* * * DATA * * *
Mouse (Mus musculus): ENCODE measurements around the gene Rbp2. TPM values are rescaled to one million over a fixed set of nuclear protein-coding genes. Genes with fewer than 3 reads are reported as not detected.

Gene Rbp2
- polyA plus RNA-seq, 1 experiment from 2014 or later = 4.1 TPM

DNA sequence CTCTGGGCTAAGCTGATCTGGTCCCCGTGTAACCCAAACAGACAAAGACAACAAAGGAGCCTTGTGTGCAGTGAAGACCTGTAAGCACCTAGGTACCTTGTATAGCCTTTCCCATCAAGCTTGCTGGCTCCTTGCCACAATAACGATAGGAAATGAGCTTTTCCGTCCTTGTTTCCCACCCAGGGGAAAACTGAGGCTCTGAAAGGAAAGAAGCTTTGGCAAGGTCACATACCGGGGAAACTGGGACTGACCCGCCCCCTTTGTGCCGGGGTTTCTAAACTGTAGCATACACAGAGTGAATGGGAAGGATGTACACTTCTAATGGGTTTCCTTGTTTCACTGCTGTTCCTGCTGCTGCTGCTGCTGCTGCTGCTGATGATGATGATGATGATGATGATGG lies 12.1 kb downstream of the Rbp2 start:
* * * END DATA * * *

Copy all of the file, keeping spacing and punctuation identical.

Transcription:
Mouse (Mus musculus): ENCODE measurements around the gene Rbp2. TPM values are rescaled to one million over a fixed set of nuclear protein-coding genes. Genes with fewer than 3 reads are reported as not detected.

Gene Rbp2
- polyA plus RNA-seq, 1 experiment from 2014 or later = 4.1 TPM

DNA sequence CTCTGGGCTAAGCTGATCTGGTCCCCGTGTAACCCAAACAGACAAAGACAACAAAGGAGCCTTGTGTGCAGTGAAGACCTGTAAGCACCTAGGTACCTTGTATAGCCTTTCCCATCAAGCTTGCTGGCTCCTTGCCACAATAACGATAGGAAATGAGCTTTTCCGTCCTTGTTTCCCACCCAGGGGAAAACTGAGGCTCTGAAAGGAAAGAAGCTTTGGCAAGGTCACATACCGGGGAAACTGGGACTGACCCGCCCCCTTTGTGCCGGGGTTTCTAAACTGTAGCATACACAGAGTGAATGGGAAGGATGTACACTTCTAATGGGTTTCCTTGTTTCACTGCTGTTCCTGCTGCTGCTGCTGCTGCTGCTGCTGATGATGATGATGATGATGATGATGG lies 12.1 kb downstream of the Rbp2 start: